By Joel Warner
By Michael Roberts
By Alan Prendergast
By Michael Roberts
By Michael Roberts
By Amber Taufen
By Patricia Calhoun
By William Breathes
Hold on. This is not the time to ship Kobe Bryant off to the Big House. Not yet. Why, the armies of high-priced lawyers have barely begun to sprinkle 'round their business cards. The energy-drink bottlers and the $200-a-pair sneaker people and the weavers of jockstraps have not yet cleared their throats and, summoning up tones of righteous indignation, cut Bryant off from his endorsement millions. So far, Jim Rome has barely shouted.
So wait a minute, okay? The small-town girls who claim to be best friends with Kobe's accuser have not yet taped their giddy two minutes in front of the TV cameras, aglow in the sudden heat of attention. Listen. Why would anyone in his right mind choose to send the shamed and besmirched one off to his doom before the networks have deployed their first-string hairdos and the entire fleet of satellite trucks? Surely it's too early for a symbolic execution. Kobe hasn't agonized yet to Larry King's suspenders. His teammates aren't done sniping in the tabloids. For God's sake, the D.A. hasn't even selected his new wardrobe yet. Can't you see? Can't you feelit? The gate is still building. Just let it happen. Give the T-shirt salesmen time to set up on the courthouse lawn. Crank out that sensitive feature story about life in sleepy Eagle County. If you love justice, wait for Rush Limbaugh to weigh in.
Then slay the hero you once loved so well.
In a culture that ignores its poets and dishonors its teachers, there's nothing so valuable as a guy with a jumper from the baseline or a quarterback with a rifle. Celebrity worshippers eat this stuff up like french fries. Can't get enough. On their knees for autographs, some forty-something Americans would sacrifice their first-born offspring for a lunch with John Elway. They'd betray the wife and drive the Volvo over a cliff if it meant a smile and a nod of recognition from Peter Forsberg. But look out, all you disposable icons. Don't cork your bat. Don't take Cleveland and the points. Never snort coke. And whatever happens, make damn sure you don't sell yourself as squeaky clean and then come up smelling like the men's room at Mardi Gras. Because this is a moral Christian nation, after all -- or so the administration would have us believe -- and whatever we worship must be sinless or otherwise interesting. After all, the children are watching! Grandpa, too! If you're Kobe Bryant and you get caught up in whatever the hell it is you're caught up in (Adultery? Rape? In any event, a helluva mess), don't expect mercy. Americans embrace Celebrity itself -- in fact, they can no longer differentiate between hero and villain, between dawn and dusk -- but you got to be consistent. Don't go changin' that image. We can't handle it, the idea of two opposing ideas at work in the same body.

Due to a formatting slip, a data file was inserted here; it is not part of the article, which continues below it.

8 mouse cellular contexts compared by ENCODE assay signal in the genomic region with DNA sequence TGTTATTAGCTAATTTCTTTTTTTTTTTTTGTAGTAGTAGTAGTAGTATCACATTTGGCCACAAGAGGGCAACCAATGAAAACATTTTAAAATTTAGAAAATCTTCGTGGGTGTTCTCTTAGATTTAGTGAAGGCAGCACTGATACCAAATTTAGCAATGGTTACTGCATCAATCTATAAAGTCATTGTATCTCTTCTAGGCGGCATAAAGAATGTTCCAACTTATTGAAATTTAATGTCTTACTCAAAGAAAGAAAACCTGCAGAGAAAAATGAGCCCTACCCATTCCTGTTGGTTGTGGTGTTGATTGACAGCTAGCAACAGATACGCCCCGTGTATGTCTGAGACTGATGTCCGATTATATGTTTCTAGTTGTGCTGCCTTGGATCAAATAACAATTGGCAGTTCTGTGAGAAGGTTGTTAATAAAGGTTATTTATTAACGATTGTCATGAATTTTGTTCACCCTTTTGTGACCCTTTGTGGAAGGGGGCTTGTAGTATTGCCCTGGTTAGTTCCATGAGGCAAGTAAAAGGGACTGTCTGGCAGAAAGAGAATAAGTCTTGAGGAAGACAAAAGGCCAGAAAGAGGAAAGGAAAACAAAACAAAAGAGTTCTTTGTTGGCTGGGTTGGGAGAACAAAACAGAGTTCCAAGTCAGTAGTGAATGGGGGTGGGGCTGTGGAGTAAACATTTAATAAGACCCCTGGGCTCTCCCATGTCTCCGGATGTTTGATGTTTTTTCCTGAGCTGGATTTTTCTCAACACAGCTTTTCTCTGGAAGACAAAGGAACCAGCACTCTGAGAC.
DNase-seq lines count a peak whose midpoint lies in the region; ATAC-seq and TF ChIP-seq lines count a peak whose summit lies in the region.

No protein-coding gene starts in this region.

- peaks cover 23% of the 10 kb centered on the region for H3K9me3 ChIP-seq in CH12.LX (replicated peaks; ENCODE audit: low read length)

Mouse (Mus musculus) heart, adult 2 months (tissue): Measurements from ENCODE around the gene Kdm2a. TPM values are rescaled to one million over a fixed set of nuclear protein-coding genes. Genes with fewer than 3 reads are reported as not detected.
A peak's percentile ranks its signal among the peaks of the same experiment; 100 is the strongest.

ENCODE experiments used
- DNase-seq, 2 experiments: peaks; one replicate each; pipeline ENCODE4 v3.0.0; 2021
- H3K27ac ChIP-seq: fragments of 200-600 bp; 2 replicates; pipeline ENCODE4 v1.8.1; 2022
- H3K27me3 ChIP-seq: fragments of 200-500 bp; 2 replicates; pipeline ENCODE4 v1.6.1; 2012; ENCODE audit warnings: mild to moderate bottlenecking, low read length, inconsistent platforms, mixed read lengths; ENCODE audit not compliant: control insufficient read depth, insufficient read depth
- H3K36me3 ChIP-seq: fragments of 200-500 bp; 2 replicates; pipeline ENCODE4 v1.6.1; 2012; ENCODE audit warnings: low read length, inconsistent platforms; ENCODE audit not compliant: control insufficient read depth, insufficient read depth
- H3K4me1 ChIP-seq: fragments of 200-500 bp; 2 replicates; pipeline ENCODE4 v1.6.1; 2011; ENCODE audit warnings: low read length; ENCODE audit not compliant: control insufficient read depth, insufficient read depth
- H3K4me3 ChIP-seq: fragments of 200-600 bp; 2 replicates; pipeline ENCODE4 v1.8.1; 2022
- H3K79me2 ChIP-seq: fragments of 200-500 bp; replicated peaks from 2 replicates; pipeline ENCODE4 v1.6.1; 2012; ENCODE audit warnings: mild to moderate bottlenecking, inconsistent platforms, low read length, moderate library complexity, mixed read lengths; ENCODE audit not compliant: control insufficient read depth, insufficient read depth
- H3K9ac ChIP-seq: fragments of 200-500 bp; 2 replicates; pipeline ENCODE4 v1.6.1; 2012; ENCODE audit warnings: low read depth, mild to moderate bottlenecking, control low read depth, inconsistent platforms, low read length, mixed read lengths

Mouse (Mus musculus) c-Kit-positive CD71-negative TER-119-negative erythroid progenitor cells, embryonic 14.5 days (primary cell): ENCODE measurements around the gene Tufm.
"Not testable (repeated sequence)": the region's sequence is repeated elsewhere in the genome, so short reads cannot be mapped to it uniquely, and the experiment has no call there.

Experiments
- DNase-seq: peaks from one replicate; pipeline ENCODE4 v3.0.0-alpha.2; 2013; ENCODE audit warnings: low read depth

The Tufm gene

Convicted or acquitted, it doesn't much matter. Kobe's already off the radar, beneath the line. Even if he's done nothing more than have consensual sex with an uncertain nineteen-year-old, he's cooked. He better hope his game hasn't left him, because his rep now has an estimated street value of about five bucks.
At least he'll be in good company -- or bad company, depending on your point of view this morning. Herewith, a mini-sports hall of shame countdown, a selection of notable ex-heroes detested or banished by a fickle public. Bet none of them attended church regularly:
6. Pete Rose. To be or not to be in the Hall of Fame, that is the tired old question. At this point in the hand wringing, who really gives a damn, except for Charlie Hustle himself and a couple thousand baseball junkies who would do well to read Hamlet, or at least join a Tuesday bowling league. Did Rose bet on baseball? Yes. Other sports, too. I personally remember a Monday night at Candlestick Park when, leaning on the batting cage, he acknowledged having taken the Broncos against the Raiders. Hall of Fame, so what! The man struck more base hits than Ty Cobb, played all out in ever fiber of his being, every game of his life and forged a legend that will never pass. I don't know about you, but I like my heroes with warts, and Pete Rose's plain mug needn't be cast in bronze up at Cooperstown to measure his greatness. Now, about the 1919 Chicago White Sox. Eight of them (more or less), threw the World Series. If Pete Rose had been on the club, he would have kicked his crooked teammates' asses out of pure rage. Count on it.
5. Rae Carruth. Come now, prod the memory. The former University of Colorado wide receiver (1992-96) ranks second in school history for receiving yards and first in touchdown catches, but his legacy remains that he's the only CU player to go down for conspiracy to commit murder. He was convicted in January 2001 for the 1999 shooting death of Cherica Adams, who was eight months pregnant with his baby. He made his getaway locked in a car trunk. Carruth is now seeking a new trial, but he'll always have a spot on Murderers' Row, along with former lightweight champion Esteban DeJesus, who killed a man with a tire iron in Puerto Rico, and -- this just in -- Baylor University basketball player Carlton Dotson, who, even as we speak, is being charged in the shooting death of teammate Patrick Dennehy, whose body has only just turned up. Additionally, recall a pair of initials: O.J.